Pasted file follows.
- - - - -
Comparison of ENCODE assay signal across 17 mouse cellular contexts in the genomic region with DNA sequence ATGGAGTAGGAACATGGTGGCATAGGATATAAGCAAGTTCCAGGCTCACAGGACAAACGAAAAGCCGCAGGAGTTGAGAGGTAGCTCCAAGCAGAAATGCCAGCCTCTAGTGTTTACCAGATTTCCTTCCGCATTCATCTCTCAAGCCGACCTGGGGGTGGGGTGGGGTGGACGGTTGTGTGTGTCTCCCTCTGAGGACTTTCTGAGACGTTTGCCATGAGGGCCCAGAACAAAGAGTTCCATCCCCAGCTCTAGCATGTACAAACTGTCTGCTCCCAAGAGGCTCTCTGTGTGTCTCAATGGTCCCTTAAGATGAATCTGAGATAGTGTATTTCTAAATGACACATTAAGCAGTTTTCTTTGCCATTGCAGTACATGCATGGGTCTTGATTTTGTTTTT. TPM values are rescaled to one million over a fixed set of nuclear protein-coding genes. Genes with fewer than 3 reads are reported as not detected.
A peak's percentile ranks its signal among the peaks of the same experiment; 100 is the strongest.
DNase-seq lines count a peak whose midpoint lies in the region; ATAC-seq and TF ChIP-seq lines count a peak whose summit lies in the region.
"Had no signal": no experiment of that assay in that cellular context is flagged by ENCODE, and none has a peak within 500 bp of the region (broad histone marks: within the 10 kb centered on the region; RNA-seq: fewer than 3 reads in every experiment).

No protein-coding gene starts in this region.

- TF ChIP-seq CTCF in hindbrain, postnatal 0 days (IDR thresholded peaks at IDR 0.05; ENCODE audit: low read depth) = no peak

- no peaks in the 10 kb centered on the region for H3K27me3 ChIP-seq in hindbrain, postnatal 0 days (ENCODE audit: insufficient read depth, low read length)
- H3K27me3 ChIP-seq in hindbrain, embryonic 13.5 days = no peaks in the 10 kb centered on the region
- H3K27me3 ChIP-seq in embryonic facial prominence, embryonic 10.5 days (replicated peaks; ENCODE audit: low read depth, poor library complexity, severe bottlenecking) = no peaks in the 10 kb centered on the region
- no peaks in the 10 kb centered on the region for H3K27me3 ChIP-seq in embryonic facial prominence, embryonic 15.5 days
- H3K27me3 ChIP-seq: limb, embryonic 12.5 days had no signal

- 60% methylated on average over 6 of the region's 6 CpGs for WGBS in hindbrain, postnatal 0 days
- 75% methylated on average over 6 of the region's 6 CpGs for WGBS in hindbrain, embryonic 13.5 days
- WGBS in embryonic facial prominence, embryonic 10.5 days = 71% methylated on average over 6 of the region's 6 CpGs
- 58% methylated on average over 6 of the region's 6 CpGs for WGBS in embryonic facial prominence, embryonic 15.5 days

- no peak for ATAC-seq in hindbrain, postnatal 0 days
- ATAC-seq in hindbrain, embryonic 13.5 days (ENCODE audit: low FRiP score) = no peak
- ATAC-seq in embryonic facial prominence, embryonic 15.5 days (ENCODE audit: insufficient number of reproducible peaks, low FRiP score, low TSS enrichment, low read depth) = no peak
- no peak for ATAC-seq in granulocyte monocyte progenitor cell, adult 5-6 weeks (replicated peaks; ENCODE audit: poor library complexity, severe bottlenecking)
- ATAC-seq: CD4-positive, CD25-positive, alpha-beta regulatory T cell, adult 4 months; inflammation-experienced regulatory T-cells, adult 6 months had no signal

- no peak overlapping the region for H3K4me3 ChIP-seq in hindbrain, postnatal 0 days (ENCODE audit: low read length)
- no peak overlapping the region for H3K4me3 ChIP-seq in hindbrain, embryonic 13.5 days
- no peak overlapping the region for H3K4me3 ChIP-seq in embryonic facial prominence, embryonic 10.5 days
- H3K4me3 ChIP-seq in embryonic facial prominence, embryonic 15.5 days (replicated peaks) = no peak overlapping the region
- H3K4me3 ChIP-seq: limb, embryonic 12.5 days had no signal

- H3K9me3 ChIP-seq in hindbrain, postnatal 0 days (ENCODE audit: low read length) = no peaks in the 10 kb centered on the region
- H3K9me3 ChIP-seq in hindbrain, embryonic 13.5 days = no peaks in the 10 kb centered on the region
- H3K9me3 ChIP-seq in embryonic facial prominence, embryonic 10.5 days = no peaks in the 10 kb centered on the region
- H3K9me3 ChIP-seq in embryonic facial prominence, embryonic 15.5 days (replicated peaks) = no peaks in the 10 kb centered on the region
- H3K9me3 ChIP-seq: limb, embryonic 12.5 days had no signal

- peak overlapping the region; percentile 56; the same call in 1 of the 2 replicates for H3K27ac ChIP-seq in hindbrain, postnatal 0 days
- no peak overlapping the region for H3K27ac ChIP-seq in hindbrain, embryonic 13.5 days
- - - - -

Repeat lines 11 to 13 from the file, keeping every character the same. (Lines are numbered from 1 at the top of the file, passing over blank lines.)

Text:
- H3K27me3 ChIP-seq: limb, embryonic 12.5 days had no signal

- 60% methylated on average over 6 of the region's 6 CpGs for WGBS in hindbrain, postnatal 0 days
- 75% methylated on average over 6 of the region's 6 CpGs for WGBS in hindbrain, embryonic 13.5 days